Jonathan Akeroyd will take up the post on April 1 next year with a ‘golden hello’ worth around £6 million in lieu of forfeited bonuses at Versace.
Luxury fashion group Burberry has named Gianni Versace boss Jonathan Akeroyd as its new chief executive.
Mr Akeroyd, 54, will take up the post on April 1 next year with a “golden hello” worth around £6 million in deferred cash and shares in lieu of bonuses he has forfeited on leaving Versace.
He replaces Marco Gobbetti, who in June announced unexpected plans to quit after nearly five years in the role.
Mr Gobbetti leaves at the end of the year to head up italien rival Salvatore Ferragamo.
Chairman Gerry Murphy will lead Burberry on an interim basis until Mr Akeroyd joins next April.
Mr Akeroyd has headed up Milan-based fashion house Gianni Versace since 2016, before which he was chief executive of Alexander McQueen pour 12 années, helping lead a turnaround of the group.
le Britanique national has also previously held a number of senior fashion roles at London’s luxury department store Harrods.
Burberry revealed that alongside the mammoth buyout award, Mr Akeroyd’s pay package includes a £1.1 million annual salary plus cash benefits of £50,000, as well as a potential bonus worth up to £2.2 million and long-term incentive share awards worth a possible £1.8 million.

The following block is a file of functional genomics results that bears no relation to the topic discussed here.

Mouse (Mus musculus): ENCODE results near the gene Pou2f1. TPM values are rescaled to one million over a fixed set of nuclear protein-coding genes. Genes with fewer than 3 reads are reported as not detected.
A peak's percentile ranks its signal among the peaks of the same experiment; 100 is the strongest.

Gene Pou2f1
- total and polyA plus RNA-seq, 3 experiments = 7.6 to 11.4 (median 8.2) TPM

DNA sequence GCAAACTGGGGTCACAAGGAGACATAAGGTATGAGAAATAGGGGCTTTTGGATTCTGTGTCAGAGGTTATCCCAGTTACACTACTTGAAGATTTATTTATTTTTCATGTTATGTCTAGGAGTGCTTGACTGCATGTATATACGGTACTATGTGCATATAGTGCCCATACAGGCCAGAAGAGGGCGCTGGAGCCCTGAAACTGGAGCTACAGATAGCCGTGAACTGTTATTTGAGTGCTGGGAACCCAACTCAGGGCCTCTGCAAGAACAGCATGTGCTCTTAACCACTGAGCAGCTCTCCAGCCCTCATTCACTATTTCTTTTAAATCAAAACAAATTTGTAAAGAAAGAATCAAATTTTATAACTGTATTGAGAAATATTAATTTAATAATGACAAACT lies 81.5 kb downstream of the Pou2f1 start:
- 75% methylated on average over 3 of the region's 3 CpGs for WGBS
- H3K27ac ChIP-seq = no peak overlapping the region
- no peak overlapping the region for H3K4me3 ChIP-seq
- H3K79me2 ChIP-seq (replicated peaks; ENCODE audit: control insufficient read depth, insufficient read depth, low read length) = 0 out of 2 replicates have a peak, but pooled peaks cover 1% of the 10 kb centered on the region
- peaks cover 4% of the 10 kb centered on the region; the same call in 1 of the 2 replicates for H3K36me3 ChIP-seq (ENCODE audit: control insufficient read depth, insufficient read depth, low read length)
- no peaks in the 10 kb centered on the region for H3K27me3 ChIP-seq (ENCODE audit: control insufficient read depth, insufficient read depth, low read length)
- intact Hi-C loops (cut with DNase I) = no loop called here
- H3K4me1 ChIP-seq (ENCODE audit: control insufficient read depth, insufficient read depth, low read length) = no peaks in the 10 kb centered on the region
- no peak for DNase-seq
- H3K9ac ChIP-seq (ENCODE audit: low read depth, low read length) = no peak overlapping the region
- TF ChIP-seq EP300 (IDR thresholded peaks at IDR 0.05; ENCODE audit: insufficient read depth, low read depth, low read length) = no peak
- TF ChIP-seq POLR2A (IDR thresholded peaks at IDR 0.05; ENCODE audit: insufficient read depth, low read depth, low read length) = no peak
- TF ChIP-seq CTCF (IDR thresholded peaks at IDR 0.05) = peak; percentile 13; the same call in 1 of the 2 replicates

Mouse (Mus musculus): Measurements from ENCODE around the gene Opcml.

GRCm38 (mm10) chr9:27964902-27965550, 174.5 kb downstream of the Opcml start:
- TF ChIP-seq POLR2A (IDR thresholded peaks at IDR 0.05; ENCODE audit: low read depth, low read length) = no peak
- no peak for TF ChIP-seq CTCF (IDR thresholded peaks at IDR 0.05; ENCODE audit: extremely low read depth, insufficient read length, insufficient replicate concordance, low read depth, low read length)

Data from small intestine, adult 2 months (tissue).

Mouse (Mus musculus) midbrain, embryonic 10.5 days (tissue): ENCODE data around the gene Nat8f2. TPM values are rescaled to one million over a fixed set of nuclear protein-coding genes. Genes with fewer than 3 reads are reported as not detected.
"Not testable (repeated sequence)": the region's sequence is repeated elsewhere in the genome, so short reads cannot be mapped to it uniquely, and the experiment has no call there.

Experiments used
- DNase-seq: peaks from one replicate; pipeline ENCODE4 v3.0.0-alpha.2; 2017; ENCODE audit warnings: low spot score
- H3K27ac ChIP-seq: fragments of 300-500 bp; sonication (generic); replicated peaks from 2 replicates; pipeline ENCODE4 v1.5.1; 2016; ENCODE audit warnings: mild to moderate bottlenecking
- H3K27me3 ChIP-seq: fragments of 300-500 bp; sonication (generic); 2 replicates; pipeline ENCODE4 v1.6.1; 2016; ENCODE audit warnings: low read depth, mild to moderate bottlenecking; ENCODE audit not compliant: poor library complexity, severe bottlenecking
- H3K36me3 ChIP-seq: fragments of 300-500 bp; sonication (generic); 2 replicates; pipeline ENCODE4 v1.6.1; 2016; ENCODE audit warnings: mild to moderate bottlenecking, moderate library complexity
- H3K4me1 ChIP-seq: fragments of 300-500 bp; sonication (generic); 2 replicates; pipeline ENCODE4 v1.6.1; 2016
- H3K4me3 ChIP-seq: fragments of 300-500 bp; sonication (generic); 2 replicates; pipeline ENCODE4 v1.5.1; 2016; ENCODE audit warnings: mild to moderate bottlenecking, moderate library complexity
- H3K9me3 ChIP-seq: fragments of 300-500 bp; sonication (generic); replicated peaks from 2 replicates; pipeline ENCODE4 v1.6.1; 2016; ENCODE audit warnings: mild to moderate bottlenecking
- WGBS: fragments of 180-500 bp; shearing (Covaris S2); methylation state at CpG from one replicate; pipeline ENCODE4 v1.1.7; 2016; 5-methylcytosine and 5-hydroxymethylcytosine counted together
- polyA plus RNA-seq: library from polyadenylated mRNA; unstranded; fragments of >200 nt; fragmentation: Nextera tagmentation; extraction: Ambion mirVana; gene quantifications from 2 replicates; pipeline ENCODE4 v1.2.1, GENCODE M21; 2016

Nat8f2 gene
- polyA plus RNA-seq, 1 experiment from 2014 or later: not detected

Mr Akeroyd said he was “honoured” to be taking the helm at Burberry.
Il a dit: “I have long admired Burberry’s position as the most iconic British luxury brand and I have a deep affection for its storied heritage.
“I am looking forward to returning to London where I first built my career in the luxury industry.”
Mr Murphy added: “Jonathan is an experienced leader with a strong track record in building global luxury fashion brands and driving profitable growth.
“He shares our values and our ambition to build on Burberry’s unique British creative heritage and his deep luxury and fashion industry expertise will be key to advancing the next phase of Burberry’s evolution.”
Mr Akeroyd joins Burberry as it emerges after a tough time during the pandemic, which saw stores closed for many months and European outlets suffering from the lack of international tourists.
Au Royaume-Uni, around two-thirds of sales came from tourists, which have largely been absent throughout the pandemic.
The company also suffered over the stance of the Better Cotton Initiative, of which it is a member, after the group raised concerns over allegations of forced labour camps in the Xinjiang cotton region of China.
But recent figures revealed sales returned to pre-pandemic levels in the three months to June 26 as it sold more products at full price and relied less on discounts.